In a recent article, the Economist discusses how “money and back-room politicking are contaminating the selection of judges.” The relative ease with which partisan groups can reach voters during a contested judicial election cycle has caused an ever-increasing flood of money to pour into judicial elections. As a result, a candidate’s financial and political backing now outweighs their actual qualifications in determining who serves on the bench. In addition, money-driven elections threaten judicial independence because a judge may feel indebted to campaign donors or politicians who aided them in their election.
The situation has become further complicated with the escalation of expensive anti-retention campaigns launched by conservative groups intent on removing judges who made unpopular rulings. The targeted judges face an uphill battle unless they respond to their challengers by raising their own money to combat the campaign against them, reinforcing fears of outside influence; “[a]s right-leaning groups try to unseat judges, left-leaning trial lawyers and bar associations step in with their own donations to rescue them.”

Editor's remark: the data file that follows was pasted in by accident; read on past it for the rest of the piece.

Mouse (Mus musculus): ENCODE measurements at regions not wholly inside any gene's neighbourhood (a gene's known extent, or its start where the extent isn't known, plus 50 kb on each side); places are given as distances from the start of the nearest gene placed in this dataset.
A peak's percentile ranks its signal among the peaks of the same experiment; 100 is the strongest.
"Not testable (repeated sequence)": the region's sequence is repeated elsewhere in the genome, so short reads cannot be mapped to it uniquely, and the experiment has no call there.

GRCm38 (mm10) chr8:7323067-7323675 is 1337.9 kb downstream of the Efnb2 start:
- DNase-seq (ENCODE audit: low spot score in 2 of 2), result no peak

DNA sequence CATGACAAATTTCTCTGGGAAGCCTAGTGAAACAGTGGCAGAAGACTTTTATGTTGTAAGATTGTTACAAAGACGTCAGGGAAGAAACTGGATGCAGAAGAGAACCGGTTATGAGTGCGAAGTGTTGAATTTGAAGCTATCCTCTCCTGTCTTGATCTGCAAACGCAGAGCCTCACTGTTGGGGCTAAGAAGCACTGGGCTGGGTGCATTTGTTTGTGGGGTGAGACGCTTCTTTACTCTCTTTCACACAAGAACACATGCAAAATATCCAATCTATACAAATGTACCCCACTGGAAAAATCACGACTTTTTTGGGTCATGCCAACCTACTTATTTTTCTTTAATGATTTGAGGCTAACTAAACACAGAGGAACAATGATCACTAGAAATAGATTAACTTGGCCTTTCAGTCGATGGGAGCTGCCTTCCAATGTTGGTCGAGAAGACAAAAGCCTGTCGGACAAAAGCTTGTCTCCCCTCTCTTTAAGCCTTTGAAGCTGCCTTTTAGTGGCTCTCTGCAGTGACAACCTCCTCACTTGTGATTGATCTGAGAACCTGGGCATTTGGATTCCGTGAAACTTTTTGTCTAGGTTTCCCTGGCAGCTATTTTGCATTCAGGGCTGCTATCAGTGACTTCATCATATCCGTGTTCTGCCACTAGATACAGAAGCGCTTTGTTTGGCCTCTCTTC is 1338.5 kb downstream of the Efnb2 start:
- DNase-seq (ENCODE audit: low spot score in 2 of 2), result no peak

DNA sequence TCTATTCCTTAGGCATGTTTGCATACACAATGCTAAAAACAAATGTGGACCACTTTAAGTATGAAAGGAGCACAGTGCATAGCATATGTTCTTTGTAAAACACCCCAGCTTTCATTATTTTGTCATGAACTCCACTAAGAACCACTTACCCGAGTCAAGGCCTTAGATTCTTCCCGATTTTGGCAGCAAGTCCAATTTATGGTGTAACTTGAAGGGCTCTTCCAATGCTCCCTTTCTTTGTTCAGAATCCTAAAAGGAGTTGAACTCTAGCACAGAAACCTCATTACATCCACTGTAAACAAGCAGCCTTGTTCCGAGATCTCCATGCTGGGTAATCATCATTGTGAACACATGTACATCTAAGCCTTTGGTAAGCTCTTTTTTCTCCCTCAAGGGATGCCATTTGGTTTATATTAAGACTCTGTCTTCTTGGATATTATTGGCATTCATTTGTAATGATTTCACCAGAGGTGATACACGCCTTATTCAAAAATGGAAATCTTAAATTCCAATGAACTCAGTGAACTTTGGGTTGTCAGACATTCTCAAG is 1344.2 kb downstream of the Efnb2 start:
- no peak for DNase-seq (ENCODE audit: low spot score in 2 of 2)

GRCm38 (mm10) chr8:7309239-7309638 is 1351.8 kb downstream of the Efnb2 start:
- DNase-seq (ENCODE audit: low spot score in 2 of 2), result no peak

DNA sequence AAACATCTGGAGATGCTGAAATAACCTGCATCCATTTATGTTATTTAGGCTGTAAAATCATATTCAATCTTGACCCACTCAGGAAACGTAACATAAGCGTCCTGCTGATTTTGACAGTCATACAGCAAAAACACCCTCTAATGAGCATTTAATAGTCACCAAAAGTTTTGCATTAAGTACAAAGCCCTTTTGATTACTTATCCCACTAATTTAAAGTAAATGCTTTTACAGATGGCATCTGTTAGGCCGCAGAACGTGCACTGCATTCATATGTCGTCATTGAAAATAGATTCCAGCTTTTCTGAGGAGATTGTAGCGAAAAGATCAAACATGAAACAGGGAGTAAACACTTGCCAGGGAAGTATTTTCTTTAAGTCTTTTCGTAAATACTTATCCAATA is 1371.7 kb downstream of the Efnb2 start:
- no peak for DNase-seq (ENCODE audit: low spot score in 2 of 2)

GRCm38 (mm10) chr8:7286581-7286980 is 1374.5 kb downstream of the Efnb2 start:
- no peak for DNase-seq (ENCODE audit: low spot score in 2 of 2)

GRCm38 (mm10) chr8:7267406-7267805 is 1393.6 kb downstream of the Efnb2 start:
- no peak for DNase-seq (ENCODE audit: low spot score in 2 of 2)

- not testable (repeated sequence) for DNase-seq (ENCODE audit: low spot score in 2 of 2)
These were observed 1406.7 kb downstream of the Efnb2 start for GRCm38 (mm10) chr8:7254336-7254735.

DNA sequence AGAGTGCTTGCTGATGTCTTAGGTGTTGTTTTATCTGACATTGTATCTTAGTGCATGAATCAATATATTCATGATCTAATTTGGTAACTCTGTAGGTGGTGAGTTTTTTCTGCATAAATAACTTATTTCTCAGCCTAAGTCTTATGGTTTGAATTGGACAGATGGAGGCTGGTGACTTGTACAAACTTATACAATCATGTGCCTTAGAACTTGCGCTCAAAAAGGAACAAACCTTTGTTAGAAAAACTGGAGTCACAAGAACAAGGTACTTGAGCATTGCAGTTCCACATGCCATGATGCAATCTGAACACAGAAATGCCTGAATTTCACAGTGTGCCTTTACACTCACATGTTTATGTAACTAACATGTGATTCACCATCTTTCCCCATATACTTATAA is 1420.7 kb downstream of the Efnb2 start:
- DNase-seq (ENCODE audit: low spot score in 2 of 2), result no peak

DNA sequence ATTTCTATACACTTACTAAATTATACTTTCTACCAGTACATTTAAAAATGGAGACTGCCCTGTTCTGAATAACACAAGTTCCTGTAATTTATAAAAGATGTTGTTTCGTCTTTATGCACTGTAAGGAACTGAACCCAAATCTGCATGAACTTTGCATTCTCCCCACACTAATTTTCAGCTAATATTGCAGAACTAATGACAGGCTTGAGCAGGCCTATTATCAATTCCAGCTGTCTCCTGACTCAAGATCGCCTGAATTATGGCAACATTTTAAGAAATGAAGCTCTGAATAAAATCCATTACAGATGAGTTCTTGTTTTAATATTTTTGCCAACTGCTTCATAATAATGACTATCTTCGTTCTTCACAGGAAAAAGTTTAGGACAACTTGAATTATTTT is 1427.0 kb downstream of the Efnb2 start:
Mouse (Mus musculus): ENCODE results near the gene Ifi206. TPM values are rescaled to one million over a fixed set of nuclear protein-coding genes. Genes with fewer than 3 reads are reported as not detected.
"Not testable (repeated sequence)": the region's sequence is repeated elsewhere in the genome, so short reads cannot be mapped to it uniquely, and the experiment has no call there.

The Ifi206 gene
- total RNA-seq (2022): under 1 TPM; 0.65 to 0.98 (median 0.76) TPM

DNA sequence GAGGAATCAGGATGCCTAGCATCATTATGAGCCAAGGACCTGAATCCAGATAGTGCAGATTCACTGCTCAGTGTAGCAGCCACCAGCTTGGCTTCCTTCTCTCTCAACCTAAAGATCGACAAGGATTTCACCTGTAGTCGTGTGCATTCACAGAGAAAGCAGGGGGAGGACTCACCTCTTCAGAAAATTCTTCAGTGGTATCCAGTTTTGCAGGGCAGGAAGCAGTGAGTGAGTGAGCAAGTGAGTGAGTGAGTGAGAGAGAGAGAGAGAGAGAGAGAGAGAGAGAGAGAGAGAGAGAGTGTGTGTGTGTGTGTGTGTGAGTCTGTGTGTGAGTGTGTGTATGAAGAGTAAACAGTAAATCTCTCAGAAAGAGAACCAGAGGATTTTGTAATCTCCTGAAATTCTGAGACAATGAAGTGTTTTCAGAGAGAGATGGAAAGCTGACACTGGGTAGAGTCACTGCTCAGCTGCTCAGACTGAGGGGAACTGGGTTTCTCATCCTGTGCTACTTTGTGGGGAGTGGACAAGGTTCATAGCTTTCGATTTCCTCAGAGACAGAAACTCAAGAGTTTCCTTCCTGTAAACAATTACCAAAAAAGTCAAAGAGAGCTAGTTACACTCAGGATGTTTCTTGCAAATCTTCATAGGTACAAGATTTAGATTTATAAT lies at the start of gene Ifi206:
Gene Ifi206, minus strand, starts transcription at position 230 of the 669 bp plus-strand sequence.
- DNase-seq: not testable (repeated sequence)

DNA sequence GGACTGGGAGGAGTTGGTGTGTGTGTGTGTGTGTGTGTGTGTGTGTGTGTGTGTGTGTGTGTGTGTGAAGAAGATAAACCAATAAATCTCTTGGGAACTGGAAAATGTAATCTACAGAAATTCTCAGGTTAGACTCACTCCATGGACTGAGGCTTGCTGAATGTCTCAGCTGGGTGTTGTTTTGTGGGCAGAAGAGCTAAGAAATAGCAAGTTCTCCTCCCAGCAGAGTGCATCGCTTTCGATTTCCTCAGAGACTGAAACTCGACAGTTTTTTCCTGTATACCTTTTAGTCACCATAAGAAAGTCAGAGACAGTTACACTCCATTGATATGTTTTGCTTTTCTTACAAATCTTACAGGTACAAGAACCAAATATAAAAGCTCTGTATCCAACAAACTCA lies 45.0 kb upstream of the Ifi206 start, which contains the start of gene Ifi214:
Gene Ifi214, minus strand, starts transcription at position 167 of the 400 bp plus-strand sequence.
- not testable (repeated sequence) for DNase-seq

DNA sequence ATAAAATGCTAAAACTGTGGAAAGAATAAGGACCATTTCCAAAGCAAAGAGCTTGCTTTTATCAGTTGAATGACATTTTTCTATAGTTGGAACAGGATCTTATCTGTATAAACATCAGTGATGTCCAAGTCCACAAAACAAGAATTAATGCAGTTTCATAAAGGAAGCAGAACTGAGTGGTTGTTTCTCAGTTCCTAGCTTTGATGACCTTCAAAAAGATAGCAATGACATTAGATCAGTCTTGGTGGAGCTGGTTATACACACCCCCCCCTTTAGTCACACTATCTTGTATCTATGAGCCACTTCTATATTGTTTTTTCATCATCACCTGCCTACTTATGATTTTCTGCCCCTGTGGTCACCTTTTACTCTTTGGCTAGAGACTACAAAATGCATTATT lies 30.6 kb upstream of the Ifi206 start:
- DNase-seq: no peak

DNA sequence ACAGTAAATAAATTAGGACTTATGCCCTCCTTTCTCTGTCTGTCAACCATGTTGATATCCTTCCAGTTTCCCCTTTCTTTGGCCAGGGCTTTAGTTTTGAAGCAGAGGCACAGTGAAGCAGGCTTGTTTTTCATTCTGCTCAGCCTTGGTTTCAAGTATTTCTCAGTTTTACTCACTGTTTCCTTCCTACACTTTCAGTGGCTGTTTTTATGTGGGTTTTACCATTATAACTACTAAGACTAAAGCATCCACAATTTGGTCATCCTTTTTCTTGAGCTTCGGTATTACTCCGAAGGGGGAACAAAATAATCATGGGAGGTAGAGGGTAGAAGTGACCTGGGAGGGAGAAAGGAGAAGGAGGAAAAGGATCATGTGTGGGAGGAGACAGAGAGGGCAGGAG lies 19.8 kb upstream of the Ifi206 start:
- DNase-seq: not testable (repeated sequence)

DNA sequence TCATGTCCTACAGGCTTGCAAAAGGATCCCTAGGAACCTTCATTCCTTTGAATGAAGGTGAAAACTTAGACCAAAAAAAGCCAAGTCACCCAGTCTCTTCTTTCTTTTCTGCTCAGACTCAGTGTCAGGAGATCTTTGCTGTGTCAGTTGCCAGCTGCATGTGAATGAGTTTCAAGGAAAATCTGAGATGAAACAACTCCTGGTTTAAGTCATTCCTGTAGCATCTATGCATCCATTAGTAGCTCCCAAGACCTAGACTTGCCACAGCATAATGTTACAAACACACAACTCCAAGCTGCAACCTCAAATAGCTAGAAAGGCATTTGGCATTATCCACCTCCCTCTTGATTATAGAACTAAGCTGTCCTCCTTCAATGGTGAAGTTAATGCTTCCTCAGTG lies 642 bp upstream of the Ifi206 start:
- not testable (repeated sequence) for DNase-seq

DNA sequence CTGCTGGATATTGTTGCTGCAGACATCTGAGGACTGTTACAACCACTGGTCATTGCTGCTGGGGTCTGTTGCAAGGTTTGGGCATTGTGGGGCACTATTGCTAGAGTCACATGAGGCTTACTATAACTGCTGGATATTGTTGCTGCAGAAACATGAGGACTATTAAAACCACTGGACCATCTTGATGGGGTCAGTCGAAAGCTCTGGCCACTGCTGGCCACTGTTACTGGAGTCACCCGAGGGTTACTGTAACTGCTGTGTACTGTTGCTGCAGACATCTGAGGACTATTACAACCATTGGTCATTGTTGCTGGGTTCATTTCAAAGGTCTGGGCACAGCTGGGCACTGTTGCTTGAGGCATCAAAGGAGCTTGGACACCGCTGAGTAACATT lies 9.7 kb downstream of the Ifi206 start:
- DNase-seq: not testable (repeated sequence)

Judicial impartiality and fairness are also called into question since most states do not have recusal rules in place that require a judge to remove him or herself when a campaign supporter appears in that judge’s courtroom. Recusal may also be difficult because of inadequate disclosure rules, allowing campaign donors to keep their contributions hidden by going through political parties or front organizations.
As a solution, the Economist suggests that judicial elections be replaced with a well-designed merit system. At the very least, states should ensure their judicial election systems are structured as public primary elections, improve judicial recusal requirements, and provide robust public funding to keep judges from “dialing for dollars.”